Texas leads the nation with the most economically-recovered cities since the Great Recession, says a new study by WalletHub.
They measured the progress of the nation’s local economies since the financial crisis, comparing 505 U.S. cities of varying sizes over 18 key economic indicators, ranging from “inflow of college-educated workers,” “ratio of part-time to full-time jobs,” “median household income,” “share of households receiving public assistance,” “non-farm payrolls change,” plus foreclosure, poverty, and homeownership rates.
WalletHub’s main findings revealed the top five recession-recovered U.S. cities are in Texas: Midland (1), Odessa (2), The Woodlands (3), College Station (4), and Edinburg (5). Additionally, Midland followed by Odessa, and The Woodlands held the nation’s highest home price appreciation values.
Also in the top 10 are northern California’s hi-tech hubs Santa Clara (6) and Mountain View (7), followed by Austin (8), Provo (9), and Denver (10), the last of which edged out Texas border city Brownsville (11). El Paso (13), Bryan (16), Fort Worth (17), Killeen (20), and Corpus Christi (23) made the top 25.
WalletHub also gauged economic recovery by examining cities based on size. Midland and Odessa placed first and second in the small cities category, reflecting similar findings to a 2014 U.S Bureau of Economic Analysis that showed between 2008 and 2012 Odessa outpaced other municipalities with a 10.2 percent increase in personal income, followed by Midland, at 9.6 percent.
The Midland-Odessa metro area is often known for its petroleum economy. A 2015 downturn in oil prices created an economic tailspin, although Texas continued to lead the nation in oil production. At the time, former Governor Rick Perry predicted falling oil prices would be a “relatively short-lived economic challenge” and the impact would not likely hit Texas like the oil bust of the 1980’s because the state diversified.
In November, the U.S. Geological Survey discovered the largest oil and natural gas formation of its kind in the Midland-Odessa region. It may yield 20 billion barrels of crude oil, 16 trillion cubic feet of natural gas, and 1.6 billion barrels of natural gas liquids, Breitbart Texas reported.
Even though the Great Recession was, technically, over in 2009, many of the nation’s cities continued to feel the sting. More than a dozen, including Detroit and San Bernardino, declared bankruptcy. Nevada’s Reno (495) and Sparks (498), Athens, GA (496); Florida’s Palm Bay (500) and Deltona (504), plus California’s Turlock (499), Hesperia (501), Stockton (502), Vallejo (503) and San Bernardino (505) were WalletHub’s least recovered cities.
Markets with sluggish home values included California’s Stockton and Salinas, as well as Detroit. Nevada’s Sunrise Manor and Florida’s Lehigh Acres are on this list and are among cities with sustained high poverty rates.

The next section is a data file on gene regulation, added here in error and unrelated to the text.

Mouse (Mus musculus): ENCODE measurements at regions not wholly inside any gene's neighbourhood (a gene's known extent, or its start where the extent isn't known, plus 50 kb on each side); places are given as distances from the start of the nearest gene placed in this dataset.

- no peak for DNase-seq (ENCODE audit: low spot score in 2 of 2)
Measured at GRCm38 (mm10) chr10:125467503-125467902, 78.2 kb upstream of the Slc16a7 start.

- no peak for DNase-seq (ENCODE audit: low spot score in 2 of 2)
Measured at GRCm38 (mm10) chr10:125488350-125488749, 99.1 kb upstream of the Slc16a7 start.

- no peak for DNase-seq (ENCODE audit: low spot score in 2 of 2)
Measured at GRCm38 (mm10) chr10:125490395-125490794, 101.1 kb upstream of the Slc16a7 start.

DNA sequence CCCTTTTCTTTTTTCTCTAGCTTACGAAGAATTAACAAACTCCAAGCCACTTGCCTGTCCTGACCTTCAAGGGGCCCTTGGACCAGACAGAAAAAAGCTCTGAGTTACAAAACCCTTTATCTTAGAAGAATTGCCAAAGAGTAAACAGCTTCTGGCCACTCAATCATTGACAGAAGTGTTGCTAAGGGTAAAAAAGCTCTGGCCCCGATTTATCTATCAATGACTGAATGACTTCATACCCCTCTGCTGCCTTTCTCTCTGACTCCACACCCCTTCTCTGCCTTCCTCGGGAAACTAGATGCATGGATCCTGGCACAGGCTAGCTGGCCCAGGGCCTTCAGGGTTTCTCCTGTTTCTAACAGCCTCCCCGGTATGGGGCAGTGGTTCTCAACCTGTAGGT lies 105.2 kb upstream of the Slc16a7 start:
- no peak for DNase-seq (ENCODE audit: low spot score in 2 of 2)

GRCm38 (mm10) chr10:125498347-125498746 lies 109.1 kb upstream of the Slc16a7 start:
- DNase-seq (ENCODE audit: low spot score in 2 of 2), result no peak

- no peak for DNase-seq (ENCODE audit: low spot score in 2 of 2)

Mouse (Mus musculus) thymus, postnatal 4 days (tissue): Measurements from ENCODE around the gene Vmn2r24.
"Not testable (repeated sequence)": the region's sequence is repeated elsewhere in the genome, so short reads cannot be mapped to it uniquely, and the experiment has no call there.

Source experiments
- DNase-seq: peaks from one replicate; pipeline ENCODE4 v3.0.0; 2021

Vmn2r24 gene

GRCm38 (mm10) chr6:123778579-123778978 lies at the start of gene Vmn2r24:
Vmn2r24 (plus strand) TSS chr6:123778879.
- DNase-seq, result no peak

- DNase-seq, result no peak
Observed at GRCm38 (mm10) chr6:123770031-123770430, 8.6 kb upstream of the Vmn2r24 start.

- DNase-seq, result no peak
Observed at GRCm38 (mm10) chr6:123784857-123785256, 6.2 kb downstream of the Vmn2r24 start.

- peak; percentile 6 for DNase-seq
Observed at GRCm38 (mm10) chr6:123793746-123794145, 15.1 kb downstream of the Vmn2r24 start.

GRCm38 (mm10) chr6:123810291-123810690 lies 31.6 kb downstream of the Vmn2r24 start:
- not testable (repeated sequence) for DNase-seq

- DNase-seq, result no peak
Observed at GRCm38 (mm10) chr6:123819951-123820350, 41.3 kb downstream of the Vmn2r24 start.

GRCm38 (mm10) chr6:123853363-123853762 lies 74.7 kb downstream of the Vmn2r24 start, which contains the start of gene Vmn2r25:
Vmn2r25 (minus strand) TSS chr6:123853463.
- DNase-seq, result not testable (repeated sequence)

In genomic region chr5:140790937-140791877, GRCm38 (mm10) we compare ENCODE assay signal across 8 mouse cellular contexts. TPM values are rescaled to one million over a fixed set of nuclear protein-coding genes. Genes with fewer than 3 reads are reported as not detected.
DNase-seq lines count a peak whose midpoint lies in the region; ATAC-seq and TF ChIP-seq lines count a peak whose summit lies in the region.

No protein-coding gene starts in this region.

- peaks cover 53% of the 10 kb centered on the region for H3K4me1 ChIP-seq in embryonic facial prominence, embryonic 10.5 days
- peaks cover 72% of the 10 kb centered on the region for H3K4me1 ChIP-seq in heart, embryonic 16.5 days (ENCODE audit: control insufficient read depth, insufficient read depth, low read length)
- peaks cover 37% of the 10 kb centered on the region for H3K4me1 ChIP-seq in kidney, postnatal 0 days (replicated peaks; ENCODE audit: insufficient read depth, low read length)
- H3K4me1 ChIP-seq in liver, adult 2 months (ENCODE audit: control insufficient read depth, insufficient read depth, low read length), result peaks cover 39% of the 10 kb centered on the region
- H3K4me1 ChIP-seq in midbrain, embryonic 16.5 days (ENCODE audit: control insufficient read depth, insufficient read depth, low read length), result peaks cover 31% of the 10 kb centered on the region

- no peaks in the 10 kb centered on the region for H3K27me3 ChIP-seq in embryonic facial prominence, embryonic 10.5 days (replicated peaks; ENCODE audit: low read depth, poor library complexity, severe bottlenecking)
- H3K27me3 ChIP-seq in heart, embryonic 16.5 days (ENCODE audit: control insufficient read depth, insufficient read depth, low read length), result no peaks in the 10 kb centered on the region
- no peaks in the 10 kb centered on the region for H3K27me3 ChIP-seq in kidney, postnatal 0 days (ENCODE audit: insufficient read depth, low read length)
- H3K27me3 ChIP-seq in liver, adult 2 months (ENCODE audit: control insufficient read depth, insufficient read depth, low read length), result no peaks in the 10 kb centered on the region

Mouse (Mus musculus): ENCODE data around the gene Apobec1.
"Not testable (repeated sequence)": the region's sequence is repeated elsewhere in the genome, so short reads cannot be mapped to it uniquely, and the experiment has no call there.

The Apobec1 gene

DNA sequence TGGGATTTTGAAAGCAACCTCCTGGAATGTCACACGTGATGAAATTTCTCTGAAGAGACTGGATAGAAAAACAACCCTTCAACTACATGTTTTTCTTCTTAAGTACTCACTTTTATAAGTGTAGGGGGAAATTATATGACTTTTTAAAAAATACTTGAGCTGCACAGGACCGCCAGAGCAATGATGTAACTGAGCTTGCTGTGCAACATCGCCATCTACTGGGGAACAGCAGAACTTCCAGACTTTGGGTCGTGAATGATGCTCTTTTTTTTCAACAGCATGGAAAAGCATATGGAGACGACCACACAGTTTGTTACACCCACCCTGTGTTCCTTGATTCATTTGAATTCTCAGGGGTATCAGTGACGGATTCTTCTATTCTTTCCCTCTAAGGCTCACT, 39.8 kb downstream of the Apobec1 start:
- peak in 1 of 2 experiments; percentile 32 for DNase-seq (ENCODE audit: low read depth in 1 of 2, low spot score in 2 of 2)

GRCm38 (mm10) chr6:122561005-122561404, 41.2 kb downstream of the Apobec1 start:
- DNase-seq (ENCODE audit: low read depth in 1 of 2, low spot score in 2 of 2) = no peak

Conversely, Texas border cities Edinburg (1) and Brownsville (2) grabbed the top spots nationwide for decreasing poverty rates. El Paso came in third. East Orange, NJ, placed fourth and Midland was fifth. However, McAllen (499) and Baytown (500) placed poorly as cities with the lowest decrease in the ratio of part-time to full-time jobs.
San Francisco placed respectably at 62 in the main findings, but got weighed down by an unfavorable “economic environment” ranking of 299, after factoring in metrics like median home prices, homeownership rates, foreclosures, and bankruptcies. Other main finding metropoles include Washington, D.C. (73), Boston (110), New York (137), Philadelphia (167), Chicago (232), Los Angeles (260), and Phoenix (472).
In addition to the small city of Midland, Texas houses the nation’s number one recovered medium sized city of Brownsville, and the large city winner, Austin. Denver (2), El Paso (3), Fort Worth (4), Corpus Christi (5), Oklahoma City (6), Houston (7), San Antonio (8), Dallas (9), Minneapolis (10) round out the top 10 recession recovered large U.S. cities.
Interestingly, in the main findings, Dallas ranked at 52, surpassed by some of its burgeoning suburbs including Denton (22), Irving (29), Grand Prairie (30), Frisco (34), Allen (45), Richardson (48), and Flower Mound (49).
WalletHub compiled its findings through data collected from the U.S. Census Bureau, Bureau of Labor Statistics, Administrative Office of the U.S. Courts, U.S. Bureau of Economic Analysis, ATTOM Data Solutions (RealtyTrac), Experian, and United States Common Sense.
In 2016, a Texas A&M University Real Estate Center article, Not Back Yet, Some States Still Lagging After Great Recession, noted the Texas economy outperformed most states and the U.S. as a whole over the past decade. The state matched its pre-recession, non-farm employment peak at the end of 2011 while the nation attained parity in 2014. Besides oil, gas, and industry diversification, Breitbart Texas has reported that net domestic migration, the influx of transplants from other states, contributed to the Texas recovery, all fueled by the state’s business-friendly climate and good quality of life that continues to attract families and corporations to the Lone Star State.
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